Moreover, the current demand by users is to move towards glazing thermal insulation equivalent to that of solid partitions, that is to say walls.
Insulating glazing has already been proposed, for instance in patent WO 91/02878, which consists of two sheets of glass separated from each other by a space in which a vacuum has been created.
Because of the vacuum, such glazing provides very good insulation, but it is very difficult to produce. Firstly, the small thickness between the two sheets of glass, which is a few tenths of a millimeter, must be constant over the entire area where the sheets of glass face each other. Secondly, the two sheets of glass must be sealed so as to be perfectly tight.
Patent WO 91/02878 describes a technique consisting in placing mounts a few tenths of a millimeter in thickness on one of the sheets of glass, distributed over the entire surface, and at the same time a seal which will allow the two sheets to be sealed. These studs and this seal are produced from the same material, which is a glass composition. It will be apparent that this glazing is difficult to produce because of these simultaneous steps which require tricky operations.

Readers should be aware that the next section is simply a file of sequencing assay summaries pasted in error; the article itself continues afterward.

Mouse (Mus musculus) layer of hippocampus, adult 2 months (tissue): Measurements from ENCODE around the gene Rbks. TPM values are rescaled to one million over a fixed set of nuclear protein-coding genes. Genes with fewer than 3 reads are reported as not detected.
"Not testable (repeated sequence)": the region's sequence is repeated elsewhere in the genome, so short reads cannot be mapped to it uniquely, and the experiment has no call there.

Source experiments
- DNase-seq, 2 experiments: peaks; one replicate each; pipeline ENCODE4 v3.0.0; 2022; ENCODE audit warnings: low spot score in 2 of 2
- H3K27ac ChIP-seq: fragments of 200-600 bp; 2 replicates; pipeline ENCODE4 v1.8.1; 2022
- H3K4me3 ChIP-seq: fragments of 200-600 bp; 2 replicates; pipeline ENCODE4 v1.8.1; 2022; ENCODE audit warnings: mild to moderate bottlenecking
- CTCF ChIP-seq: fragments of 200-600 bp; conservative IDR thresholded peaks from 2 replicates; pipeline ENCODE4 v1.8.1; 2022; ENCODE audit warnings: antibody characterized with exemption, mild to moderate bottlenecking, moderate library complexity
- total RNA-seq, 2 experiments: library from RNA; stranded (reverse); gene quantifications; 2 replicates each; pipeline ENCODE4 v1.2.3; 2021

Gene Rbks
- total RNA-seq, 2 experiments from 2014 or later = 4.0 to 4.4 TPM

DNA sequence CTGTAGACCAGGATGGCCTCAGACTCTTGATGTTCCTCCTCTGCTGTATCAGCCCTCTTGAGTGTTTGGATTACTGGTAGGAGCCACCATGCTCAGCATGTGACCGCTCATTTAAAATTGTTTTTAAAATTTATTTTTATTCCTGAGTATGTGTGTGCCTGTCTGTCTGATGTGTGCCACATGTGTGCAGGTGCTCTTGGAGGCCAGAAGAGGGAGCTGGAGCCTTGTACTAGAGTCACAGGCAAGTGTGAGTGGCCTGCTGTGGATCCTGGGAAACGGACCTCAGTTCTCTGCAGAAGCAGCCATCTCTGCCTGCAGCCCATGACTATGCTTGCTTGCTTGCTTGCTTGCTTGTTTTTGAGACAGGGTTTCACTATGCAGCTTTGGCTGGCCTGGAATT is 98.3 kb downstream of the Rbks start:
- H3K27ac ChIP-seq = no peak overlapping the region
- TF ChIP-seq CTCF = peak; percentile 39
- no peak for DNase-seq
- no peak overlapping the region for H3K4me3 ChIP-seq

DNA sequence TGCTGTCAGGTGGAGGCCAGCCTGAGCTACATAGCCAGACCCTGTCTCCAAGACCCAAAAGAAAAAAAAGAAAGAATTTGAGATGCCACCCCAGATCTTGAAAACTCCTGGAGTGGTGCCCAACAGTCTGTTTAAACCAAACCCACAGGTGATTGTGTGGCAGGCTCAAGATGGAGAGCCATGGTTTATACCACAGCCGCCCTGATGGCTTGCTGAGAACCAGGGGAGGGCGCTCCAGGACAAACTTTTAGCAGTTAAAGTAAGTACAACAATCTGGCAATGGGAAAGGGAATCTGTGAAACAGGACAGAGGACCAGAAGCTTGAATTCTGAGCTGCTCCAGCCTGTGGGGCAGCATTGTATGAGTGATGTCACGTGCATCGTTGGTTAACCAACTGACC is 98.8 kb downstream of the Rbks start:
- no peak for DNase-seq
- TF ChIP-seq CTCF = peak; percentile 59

Patent Application FOR 96/09632 describes a process for creating a vacuum between two sheets of glass which may form insulating glazing. According to that process, the spacers are adhesively bonded by successively depositing amounts of an inorganic bonding compound, for example by screen printing, followed by spacers using a suction tool pierced with holes, smaller than the said spacers, with the same pitch as the mounts obtained. The spacers according to that process have a bitruncated spherical shape with parallel faces. Such a process requires a complicated apparatus and high precision in the operations.